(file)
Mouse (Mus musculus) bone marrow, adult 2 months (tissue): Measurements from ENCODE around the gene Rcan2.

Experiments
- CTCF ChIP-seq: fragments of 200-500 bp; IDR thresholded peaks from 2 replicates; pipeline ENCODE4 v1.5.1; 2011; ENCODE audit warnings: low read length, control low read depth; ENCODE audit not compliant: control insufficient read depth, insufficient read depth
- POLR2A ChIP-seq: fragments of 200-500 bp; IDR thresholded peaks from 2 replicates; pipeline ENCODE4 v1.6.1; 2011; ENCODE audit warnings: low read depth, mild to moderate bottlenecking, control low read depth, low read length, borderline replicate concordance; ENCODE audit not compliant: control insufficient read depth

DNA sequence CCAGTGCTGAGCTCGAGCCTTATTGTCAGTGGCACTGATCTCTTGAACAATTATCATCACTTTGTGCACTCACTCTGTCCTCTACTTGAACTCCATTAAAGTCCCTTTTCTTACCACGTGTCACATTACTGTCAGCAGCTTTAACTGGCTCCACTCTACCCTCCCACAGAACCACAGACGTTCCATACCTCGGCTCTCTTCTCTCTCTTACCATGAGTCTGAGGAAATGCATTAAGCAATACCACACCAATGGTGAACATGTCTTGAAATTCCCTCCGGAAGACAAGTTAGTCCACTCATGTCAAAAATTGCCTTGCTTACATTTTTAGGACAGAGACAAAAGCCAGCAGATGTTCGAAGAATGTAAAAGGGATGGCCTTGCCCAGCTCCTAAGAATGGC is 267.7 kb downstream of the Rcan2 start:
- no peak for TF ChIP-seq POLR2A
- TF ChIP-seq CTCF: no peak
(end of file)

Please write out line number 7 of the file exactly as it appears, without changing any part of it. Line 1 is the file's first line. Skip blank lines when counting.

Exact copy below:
- TF ChIP-seq CTCF: no peak